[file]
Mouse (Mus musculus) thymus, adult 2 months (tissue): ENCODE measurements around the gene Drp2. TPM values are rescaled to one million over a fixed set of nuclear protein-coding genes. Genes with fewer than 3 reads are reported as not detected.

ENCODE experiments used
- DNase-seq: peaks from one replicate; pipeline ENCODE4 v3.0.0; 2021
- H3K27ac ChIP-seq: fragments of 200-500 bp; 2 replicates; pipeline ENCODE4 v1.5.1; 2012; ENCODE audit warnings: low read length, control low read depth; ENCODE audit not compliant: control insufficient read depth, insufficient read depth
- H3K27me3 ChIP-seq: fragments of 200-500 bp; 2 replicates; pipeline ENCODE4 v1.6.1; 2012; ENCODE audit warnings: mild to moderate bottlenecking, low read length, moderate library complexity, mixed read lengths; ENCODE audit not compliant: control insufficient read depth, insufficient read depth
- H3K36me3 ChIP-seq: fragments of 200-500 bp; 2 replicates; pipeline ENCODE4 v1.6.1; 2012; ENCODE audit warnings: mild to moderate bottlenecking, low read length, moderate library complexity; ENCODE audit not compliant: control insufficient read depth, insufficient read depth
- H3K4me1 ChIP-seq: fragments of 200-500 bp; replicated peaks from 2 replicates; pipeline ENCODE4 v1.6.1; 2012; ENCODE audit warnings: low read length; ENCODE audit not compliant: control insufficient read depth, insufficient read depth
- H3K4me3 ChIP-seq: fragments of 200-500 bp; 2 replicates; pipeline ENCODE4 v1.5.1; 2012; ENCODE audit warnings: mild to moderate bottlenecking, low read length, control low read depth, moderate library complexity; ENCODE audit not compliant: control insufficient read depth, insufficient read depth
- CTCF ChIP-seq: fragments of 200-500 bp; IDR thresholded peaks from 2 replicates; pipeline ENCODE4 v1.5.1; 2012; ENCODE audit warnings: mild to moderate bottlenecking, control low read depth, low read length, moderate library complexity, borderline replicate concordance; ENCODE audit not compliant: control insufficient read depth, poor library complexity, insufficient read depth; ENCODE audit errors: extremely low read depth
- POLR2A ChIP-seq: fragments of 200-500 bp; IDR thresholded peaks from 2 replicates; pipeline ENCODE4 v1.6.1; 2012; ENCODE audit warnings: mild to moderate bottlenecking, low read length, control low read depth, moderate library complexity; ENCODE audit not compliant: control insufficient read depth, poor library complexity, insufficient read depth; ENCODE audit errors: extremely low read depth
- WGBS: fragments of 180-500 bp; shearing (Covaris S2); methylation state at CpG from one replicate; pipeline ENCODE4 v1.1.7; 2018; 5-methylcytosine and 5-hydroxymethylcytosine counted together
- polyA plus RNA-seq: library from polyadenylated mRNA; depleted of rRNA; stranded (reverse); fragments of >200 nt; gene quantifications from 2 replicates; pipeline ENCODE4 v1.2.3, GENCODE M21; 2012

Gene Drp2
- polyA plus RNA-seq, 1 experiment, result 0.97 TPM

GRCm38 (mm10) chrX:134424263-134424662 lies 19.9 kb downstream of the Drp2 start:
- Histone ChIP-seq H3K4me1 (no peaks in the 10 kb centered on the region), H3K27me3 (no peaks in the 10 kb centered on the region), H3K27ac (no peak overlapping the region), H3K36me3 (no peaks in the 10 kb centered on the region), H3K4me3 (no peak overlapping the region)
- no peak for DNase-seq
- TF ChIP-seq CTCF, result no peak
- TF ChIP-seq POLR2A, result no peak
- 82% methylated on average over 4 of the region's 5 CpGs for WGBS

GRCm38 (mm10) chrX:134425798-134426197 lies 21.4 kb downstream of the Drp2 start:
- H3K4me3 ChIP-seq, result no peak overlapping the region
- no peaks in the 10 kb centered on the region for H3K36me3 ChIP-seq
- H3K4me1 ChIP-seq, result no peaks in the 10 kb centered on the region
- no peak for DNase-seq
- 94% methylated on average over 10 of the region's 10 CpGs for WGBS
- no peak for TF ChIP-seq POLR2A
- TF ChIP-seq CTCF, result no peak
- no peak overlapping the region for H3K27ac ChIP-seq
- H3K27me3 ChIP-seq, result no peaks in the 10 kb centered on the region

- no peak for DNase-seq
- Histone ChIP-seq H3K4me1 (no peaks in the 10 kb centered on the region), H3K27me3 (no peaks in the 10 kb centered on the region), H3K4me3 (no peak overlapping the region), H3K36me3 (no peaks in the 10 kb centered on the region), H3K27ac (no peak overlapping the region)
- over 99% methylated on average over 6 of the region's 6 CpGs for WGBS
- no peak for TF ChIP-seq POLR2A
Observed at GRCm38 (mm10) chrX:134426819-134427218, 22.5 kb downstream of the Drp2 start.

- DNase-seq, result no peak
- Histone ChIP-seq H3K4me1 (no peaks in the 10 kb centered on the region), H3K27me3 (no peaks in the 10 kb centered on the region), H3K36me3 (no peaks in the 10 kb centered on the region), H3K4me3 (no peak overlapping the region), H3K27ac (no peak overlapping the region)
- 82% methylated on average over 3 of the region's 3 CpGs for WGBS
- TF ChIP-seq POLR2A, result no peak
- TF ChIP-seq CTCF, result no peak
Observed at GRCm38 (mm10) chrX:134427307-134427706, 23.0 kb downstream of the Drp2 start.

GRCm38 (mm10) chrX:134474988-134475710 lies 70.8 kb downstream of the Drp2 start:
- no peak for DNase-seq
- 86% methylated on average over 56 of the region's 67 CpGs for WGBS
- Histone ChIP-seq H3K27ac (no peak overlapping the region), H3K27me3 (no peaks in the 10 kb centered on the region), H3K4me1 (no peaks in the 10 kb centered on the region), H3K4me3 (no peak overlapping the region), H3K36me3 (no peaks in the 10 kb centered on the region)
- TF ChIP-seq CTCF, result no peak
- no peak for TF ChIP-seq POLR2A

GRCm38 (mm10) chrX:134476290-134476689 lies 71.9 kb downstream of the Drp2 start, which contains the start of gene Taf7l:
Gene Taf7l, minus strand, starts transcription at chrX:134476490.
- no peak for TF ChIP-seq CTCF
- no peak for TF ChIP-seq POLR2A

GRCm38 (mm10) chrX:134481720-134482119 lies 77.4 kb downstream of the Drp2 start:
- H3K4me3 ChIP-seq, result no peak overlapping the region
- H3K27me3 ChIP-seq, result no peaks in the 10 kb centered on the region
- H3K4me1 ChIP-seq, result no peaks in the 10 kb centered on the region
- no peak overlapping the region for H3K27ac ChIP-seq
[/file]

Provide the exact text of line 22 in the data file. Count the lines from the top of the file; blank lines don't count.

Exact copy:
- H3K4me3 ChIP-seq, result no peak overlapping the region